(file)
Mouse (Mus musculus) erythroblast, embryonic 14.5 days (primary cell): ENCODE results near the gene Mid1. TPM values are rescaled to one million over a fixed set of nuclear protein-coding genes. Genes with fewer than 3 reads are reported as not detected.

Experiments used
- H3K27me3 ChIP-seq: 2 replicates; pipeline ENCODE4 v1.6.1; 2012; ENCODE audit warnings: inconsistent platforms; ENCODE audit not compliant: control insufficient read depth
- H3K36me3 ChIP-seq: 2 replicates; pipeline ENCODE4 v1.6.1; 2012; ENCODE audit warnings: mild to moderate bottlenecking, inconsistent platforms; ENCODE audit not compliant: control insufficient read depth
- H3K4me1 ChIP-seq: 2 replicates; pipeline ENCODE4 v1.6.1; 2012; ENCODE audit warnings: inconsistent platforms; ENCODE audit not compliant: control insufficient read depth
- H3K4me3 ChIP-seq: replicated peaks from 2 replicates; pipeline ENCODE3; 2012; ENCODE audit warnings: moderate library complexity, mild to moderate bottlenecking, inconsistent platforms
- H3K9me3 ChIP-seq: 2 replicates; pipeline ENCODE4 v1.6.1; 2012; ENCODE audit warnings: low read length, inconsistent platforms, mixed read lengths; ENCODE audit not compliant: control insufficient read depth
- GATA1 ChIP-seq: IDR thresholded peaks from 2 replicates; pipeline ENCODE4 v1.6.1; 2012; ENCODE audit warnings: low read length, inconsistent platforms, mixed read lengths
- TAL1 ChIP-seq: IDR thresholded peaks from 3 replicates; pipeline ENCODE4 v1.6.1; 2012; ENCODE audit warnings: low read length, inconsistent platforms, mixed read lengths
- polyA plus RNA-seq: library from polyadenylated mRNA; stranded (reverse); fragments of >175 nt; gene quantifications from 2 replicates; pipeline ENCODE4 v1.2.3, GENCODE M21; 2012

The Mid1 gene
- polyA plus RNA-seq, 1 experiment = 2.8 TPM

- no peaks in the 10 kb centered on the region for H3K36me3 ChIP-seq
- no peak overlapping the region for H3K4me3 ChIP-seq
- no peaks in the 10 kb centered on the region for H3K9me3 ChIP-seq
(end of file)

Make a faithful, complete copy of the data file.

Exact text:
Mouse (Mus musculus) erythroblast, embryonic 14.5 days (primary cell): ENCODE results near the gene Mid1. TPM values are rescaled to one million over a fixed set of nuclear protein-coding genes. Genes with fewer than 3 reads are reported as not detected.

Experiments used
- H3K27me3 ChIP-seq: 2 replicates; pipeline ENCODE4 v1.6.1; 2012; ENCODE audit warnings: inconsistent platforms; ENCODE audit not compliant: control insufficient read depth
- H3K36me3 ChIP-seq: 2 replicates; pipeline ENCODE4 v1.6.1; 2012; ENCODE audit warnings: mild to moderate bottlenecking, inconsistent platforms; ENCODE audit not compliant: control insufficient read depth
- H3K4me1 ChIP-seq: 2 replicates; pipeline ENCODE4 v1.6.1; 2012; ENCODE audit warnings: inconsistent platforms; ENCODE audit not compliant: control insufficient read depth
- H3K4me3 ChIP-seq: replicated peaks from 2 replicates; pipeline ENCODE3; 2012; ENCODE audit warnings: moderate library complexity, mild to moderate bottlenecking, inconsistent platforms
- H3K9me3 ChIP-seq: 2 replicates; pipeline ENCODE4 v1.6.1; 2012; ENCODE audit warnings: low read length, inconsistent platforms, mixed read lengths; ENCODE audit not compliant: control insufficient read depth
- GATA1 ChIP-seq: IDR thresholded peaks from 2 replicates; pipeline ENCODE4 v1.6.1; 2012; ENCODE audit warnings: low read length, inconsistent platforms, mixed read lengths
- TAL1 ChIP-seq: IDR thresholded peaks from 3 replicates; pipeline ENCODE4 v1.6.1; 2012; ENCODE audit warnings: low read length, inconsistent platforms, mixed read lengths
- polyA plus RNA-seq: library from polyadenylated mRNA; stranded (reverse); fragments of >175 nt; gene quantifications from 2 replicates; pipeline ENCODE4 v1.2.3, GENCODE M21; 2012

The Mid1 gene
- polyA plus RNA-seq, 1 experiment = 2.8 TPM

- no peaks in the 10 kb centered on the region for H3K36me3 ChIP-seq
- no peak overlapping the region for H3K4me3 ChIP-seq
- no peaks in the 10 kb centered on the region for H3K9me3 ChIP-seq